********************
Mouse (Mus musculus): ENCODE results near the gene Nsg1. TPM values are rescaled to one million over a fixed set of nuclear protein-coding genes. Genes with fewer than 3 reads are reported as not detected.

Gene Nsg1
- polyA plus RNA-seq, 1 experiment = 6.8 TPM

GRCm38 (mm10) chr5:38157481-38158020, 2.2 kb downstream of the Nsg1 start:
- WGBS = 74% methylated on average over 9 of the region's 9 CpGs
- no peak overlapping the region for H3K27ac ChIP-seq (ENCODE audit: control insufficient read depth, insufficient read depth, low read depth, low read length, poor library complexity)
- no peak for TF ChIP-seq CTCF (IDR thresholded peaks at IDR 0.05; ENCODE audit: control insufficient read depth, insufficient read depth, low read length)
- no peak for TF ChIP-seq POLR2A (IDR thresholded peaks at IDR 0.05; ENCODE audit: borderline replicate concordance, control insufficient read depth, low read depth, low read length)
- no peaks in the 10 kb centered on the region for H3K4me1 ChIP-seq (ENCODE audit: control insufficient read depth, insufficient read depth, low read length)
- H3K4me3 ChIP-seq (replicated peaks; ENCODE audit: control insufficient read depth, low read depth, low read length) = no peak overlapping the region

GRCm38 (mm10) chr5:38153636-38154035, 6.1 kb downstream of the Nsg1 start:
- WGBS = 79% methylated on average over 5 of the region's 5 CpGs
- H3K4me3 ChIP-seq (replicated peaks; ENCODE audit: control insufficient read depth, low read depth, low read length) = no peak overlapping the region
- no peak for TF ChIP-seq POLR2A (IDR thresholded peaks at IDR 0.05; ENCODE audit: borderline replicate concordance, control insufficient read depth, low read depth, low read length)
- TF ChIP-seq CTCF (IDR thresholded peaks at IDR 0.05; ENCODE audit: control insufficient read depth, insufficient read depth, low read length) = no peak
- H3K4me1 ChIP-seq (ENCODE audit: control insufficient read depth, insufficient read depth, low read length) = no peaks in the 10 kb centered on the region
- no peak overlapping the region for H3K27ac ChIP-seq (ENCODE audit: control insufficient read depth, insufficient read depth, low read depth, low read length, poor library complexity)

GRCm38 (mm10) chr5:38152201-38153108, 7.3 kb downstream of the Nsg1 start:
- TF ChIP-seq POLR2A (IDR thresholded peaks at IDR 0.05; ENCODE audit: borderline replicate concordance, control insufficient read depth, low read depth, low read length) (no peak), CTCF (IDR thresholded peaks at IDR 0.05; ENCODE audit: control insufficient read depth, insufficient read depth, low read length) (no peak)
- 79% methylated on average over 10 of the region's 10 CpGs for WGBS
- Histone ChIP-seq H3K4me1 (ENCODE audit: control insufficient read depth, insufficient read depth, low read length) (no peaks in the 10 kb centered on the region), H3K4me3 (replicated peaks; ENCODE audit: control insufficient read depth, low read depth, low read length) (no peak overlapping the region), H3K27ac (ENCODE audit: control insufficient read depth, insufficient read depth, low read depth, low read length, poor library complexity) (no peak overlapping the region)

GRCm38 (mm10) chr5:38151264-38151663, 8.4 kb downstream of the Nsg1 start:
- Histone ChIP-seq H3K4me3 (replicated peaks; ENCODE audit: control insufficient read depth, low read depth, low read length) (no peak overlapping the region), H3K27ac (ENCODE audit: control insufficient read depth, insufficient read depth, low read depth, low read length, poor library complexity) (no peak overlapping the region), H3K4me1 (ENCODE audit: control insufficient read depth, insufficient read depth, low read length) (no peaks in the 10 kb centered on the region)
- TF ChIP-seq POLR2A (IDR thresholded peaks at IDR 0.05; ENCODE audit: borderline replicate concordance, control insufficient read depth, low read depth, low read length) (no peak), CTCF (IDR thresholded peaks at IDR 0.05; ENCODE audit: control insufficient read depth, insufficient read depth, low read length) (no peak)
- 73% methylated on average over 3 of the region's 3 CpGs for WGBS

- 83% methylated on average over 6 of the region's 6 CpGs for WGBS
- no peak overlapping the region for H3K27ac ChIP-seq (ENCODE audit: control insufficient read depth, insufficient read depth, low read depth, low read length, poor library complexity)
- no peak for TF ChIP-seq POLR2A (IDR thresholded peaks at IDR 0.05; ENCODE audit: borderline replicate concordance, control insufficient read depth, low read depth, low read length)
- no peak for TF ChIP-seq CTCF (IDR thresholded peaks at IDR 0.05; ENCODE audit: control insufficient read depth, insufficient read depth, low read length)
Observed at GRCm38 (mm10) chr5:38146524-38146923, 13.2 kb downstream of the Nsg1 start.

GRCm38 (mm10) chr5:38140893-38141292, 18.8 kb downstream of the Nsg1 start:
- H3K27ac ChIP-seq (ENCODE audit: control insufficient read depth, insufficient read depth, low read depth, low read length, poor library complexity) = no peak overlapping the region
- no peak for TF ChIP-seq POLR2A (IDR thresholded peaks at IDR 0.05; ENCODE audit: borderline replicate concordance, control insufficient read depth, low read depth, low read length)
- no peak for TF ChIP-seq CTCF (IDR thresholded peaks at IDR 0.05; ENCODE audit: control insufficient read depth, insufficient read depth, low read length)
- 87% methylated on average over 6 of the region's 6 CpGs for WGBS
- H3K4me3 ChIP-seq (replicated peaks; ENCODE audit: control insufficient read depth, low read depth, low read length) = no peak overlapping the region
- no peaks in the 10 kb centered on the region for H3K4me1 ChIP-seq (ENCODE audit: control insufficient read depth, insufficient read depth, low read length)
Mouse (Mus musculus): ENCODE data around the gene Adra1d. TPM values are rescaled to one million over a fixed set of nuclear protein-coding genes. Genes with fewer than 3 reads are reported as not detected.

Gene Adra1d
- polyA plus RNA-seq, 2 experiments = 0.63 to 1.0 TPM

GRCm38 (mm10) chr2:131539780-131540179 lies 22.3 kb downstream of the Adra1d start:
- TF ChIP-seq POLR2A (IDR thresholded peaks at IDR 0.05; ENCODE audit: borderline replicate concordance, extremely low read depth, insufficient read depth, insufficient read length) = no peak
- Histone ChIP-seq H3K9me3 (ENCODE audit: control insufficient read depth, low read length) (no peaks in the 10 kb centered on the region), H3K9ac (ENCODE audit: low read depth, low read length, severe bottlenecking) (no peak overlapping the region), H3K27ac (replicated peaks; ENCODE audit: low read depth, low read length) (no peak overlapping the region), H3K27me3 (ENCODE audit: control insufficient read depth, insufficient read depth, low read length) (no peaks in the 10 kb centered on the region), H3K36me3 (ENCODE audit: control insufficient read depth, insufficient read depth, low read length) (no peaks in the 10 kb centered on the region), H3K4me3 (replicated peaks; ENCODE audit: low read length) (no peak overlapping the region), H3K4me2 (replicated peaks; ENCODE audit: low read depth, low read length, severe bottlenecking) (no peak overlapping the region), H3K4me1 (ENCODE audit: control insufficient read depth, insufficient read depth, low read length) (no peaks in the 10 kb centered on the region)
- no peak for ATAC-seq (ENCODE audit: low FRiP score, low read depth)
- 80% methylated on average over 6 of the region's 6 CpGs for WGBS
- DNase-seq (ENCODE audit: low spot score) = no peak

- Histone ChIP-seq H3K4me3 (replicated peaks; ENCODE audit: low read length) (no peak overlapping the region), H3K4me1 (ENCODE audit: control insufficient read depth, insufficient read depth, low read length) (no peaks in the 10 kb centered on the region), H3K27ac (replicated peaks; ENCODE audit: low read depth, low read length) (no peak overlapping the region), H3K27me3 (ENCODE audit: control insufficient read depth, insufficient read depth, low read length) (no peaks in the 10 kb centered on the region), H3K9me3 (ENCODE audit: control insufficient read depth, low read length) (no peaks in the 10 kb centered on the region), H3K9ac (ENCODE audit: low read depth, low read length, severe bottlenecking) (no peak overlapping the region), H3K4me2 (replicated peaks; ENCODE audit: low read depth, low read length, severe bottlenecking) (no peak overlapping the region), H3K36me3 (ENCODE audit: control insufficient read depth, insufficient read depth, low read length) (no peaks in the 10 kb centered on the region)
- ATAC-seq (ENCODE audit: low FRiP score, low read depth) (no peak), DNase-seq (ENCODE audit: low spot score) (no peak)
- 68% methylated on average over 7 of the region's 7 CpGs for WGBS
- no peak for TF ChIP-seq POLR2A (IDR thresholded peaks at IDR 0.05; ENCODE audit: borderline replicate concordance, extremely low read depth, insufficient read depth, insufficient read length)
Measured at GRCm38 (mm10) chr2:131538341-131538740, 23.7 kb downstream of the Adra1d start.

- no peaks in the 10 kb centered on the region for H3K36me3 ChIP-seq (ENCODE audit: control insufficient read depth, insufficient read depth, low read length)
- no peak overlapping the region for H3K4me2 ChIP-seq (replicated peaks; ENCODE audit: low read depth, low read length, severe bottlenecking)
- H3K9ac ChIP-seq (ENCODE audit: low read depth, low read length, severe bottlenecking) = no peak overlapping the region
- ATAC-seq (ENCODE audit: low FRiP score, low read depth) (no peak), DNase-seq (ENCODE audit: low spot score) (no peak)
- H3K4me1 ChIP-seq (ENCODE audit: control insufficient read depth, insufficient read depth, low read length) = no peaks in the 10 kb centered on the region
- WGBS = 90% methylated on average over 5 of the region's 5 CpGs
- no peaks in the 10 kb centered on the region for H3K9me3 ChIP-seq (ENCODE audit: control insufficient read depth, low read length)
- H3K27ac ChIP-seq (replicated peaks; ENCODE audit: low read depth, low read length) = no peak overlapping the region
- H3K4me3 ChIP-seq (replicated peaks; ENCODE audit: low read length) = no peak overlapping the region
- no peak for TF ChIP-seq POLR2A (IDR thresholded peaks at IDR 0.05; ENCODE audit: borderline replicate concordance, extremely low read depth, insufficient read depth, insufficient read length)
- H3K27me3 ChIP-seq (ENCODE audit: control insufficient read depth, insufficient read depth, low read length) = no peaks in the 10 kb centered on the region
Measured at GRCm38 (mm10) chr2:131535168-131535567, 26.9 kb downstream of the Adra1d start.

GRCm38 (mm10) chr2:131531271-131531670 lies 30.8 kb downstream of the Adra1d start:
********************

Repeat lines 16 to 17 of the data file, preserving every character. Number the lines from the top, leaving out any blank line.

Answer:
- H3K4me1 ChIP-seq (ENCODE audit: control insufficient read depth, insufficient read depth, low read length) = no peaks in the 10 kb centered on the region
- no peak overlapping the region for H3K27ac ChIP-seq (ENCODE audit: control insufficient read depth, insufficient read depth, low read depth, low read length, poor library complexity)